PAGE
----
reading UTF-8 formated file into dynamic array

Stewart Gordon smjg_1998 at
Tue Jul 24 11:35:01 PDT 2007

"thofis" <thofis at> wrote in message 
news:f8559q$2ld9$1 at
> But it seems that this casting does not result in proper filling of
> _input_. Any non ACSII character is splited into multiple characters.
> (BOM is also contained in _input_.)

Welcome to UTF-8.

> So..., how I get a UTF-8 file properly mapped into an dynamic array?

It is properly mapped.  If you examine the file in a hex editor/dumper and 
compare with what your program has made of it, you'll see that the file has 
been read byte for byte.  You'll also notice that input.length matches the 
file size reported by the OS.

In UTF-8, every non-ASCII character occupies more than one byte.  There is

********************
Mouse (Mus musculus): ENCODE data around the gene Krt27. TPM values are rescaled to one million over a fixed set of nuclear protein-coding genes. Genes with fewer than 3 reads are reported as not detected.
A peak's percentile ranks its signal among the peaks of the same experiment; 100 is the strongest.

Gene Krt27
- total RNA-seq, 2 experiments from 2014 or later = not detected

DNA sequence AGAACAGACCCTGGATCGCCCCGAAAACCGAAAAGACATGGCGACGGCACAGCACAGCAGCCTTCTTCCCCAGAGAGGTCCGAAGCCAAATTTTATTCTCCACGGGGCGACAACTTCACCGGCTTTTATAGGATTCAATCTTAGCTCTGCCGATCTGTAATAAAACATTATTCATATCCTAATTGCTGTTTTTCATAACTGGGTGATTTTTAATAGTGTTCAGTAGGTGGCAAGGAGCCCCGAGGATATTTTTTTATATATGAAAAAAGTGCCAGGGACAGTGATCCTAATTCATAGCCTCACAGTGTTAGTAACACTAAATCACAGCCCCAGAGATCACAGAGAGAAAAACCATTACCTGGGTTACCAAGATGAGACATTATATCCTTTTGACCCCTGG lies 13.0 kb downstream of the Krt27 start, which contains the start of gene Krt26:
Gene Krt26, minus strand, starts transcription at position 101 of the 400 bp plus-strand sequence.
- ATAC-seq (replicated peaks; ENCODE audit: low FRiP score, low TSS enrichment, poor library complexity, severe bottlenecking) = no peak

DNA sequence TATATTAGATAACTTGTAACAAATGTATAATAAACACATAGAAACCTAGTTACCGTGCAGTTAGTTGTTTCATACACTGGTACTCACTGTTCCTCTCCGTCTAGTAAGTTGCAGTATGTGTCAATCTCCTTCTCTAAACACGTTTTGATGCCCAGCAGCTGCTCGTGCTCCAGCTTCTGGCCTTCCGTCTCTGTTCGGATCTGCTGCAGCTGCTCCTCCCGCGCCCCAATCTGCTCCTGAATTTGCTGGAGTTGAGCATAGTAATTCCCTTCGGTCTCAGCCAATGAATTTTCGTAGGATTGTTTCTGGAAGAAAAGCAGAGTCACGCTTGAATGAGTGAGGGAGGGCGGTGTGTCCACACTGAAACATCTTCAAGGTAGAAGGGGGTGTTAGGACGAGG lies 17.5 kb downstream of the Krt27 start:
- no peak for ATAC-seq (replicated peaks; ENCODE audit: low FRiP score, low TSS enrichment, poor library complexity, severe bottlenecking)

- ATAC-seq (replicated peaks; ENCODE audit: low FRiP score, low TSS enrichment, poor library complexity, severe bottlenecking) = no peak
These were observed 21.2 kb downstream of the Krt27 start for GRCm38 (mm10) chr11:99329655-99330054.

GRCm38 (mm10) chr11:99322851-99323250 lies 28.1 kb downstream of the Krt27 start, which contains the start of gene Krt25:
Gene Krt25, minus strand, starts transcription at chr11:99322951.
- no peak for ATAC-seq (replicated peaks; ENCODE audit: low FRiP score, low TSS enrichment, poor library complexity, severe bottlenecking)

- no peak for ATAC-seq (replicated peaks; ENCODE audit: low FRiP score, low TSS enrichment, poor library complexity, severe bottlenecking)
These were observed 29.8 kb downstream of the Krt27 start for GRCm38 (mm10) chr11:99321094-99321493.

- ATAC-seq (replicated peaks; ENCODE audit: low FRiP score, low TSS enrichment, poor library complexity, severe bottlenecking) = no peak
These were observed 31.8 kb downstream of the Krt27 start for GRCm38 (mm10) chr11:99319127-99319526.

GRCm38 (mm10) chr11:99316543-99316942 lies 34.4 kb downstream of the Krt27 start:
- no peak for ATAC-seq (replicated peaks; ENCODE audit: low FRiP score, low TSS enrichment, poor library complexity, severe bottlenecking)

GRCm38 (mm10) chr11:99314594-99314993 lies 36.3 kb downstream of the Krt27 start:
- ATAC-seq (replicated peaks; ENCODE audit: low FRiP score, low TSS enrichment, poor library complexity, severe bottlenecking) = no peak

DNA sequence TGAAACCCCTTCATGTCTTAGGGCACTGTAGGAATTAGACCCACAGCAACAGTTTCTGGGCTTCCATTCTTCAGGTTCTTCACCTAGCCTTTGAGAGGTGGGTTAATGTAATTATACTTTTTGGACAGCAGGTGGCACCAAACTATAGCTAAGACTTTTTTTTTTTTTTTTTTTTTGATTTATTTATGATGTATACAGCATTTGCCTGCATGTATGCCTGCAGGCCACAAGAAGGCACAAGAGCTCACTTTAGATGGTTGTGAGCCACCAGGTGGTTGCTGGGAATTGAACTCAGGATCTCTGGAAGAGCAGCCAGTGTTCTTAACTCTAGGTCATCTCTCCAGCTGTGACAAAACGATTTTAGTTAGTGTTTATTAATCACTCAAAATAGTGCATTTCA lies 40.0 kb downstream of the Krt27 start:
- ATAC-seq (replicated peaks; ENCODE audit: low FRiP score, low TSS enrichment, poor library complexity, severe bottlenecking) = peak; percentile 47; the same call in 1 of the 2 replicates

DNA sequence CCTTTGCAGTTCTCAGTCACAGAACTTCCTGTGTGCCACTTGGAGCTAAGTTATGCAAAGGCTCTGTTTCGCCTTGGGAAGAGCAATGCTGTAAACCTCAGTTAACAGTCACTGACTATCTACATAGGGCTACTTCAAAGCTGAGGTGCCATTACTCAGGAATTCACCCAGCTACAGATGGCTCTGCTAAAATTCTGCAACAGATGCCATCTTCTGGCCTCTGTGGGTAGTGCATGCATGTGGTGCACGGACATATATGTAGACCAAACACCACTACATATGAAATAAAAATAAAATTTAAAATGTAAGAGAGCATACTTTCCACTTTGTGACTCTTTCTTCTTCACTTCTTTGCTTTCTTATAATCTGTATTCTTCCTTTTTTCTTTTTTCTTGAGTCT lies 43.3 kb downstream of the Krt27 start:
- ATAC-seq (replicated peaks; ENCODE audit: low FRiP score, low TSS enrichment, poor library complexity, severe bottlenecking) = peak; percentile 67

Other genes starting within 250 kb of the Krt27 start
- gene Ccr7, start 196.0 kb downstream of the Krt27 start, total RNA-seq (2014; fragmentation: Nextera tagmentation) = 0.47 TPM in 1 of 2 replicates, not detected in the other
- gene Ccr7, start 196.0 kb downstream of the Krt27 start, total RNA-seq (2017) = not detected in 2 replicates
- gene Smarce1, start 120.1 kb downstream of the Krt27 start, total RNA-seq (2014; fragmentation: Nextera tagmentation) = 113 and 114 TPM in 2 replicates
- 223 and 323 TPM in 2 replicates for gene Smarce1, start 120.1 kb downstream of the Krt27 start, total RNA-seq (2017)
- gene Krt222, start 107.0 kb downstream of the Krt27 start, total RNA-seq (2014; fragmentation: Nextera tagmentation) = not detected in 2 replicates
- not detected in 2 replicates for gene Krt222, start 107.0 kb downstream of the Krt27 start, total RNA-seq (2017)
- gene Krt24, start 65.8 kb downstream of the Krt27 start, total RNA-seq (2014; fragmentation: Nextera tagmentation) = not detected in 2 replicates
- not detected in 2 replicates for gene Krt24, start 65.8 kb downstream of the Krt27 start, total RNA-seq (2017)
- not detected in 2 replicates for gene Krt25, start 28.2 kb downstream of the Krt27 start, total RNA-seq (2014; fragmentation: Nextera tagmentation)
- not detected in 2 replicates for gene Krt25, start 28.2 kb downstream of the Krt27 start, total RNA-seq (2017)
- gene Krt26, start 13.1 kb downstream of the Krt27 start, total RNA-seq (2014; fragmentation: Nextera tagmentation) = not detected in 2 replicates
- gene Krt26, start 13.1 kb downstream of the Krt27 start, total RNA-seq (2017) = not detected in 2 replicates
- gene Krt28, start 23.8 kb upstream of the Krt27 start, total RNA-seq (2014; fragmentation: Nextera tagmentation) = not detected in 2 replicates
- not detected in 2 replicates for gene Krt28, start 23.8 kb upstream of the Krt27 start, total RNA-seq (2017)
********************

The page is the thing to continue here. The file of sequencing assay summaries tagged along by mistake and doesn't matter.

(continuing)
no splitting into multiple _characters_ - when the file is saved as UTF-8 in 
the first place, any character above U+007F is split into multiple _bytes_, 
but it is still only one _character_.

If you want to work with the file data in a strict character-by-character 
format, you can do any of the following after reading the file:
- convert it to UTF-32, using std.utf.toUTF32
- use std.utf.decode to extract characters from the read-in UTF-8 text
- use foreach with a dchar variable


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